Physical therapy helps patients with their posture, gait, arm swing and cadence, as well as learn how to use their assistive devices such as walkers or canes, according to Dr. Husain Wilson. But it requires commitment from the patient, she adds. “You need to practice 30 to 60 minutes a day, every day, with your spouse or an aid who can assist you when needed.” FACT: Dr. Husain Wilson says she is saddened by the thought that some people believe this to be true. “As patients with Parkinson’s learn very quickly when they seek care at Marcus Neuroscience Institute, in addition to medications such as levodopa, there are many other therapies that can help you live with the disease and maintain a good or even great quality of life,” she says. Occupational therapy helps with daily living skills such as feeding, grooming, toileting and bathing, Dr. Husain Wilson says, and speech therapy is extremely beneficial because Parkinson’s patients also have problems with voice projection and swallowing. “We even address what type of diet they should be eating, given some of the limitations caused by their disease.”
FACT: “We know this is not true because 30 percent of patients with Parkinson’s disease do not experience tremors,” says Dr. Husain Wilson. “I can’t tell you how many patients I’ve encountered who said, ‘I didn’t think it was Parkinson’s because I don’t have tremors.’ They delayed seeing their primary care physician or a neurologist simply because the motor symptoms they were experiencing – stiffness, rigidity or balance issues – didn’t include tremors.” Sameea Husain Wilson, D.O., is the director of Movement Disorder Neurology at Marcus Neuroscience Institute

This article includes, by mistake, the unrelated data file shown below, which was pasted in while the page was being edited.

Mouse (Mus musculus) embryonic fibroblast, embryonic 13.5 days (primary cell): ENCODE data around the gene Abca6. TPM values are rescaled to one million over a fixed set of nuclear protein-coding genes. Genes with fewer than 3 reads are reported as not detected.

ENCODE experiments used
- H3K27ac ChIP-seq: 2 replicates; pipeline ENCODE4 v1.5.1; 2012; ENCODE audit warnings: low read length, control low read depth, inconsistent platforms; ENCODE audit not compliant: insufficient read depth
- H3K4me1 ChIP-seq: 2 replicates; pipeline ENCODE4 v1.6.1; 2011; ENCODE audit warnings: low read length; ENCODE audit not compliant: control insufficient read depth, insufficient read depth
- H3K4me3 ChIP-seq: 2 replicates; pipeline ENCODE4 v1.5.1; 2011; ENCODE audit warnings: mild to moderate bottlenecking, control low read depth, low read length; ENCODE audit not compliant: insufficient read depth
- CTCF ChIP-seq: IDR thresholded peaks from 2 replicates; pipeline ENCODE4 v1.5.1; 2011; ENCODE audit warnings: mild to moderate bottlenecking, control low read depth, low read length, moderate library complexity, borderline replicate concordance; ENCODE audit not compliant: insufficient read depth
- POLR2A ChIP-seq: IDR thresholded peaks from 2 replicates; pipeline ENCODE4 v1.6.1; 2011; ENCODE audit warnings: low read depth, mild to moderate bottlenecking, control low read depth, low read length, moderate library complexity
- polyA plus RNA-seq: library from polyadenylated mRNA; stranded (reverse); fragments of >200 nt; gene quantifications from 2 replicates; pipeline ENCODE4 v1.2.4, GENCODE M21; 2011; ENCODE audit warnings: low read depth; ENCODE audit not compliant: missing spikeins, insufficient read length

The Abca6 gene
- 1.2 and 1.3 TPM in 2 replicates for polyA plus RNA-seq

MYTH #2: Aside from medication, there isn’t much you can do to treat Parkinson’s disease. MYTH #1: Everyone with Parkinson’s disease has tremors.
Marcus Neuroscience Institute at Boca Raton Regional Hospital “With HiFU, we can reduce or eliminate tremors in some patients by using ultrasound beams to destroy lesions in the thalamus that are creating an abnormal circuit in the brain,” Dr Husain Wilson says. “It’s a minimally invasive, image-guided procedure that can be performed painlessly, without anesthesia, while the patient is awake and responsive.” FACT: “There is such a large constellation of symptoms associated with Parkinson’s disease, and not all patients have tremors or will develop disabling dyskinesias – involuntary uncontrollable movements of one or more parts of the body, particularly the head, arms or legs – commonly associated with Parkinson’s,” says Dr. Husain Wilson. But for patients who do have dyskinesias, she says HiFU can reduce tremors by precisely targeting ultrasound beams through the skull to the thalamus, the pea-sized structure in the brain responsible for transmitting 98 percent of sensory information to the brain’s cortex, including vision, taste, touch and balance.
MYTH #3: All Parkinson’s patients are candidates for High-Intensity Focused Ultrasound (HiFU) therapy. Walking and other exercises are extremely beneficial for people living with Parkinson’s, as is aqua therapy, according to Dr. Husain Wilson. “When patients are walking in water, the buoyancy of the water helps them move in a way that they cannot on land.” Riding a stationary bike is also helpful, she says. “Yoga and tai chi, too – they’re wonderful for reducing rigidity, boosting core strength, maintaining balance and preserving mobility.”
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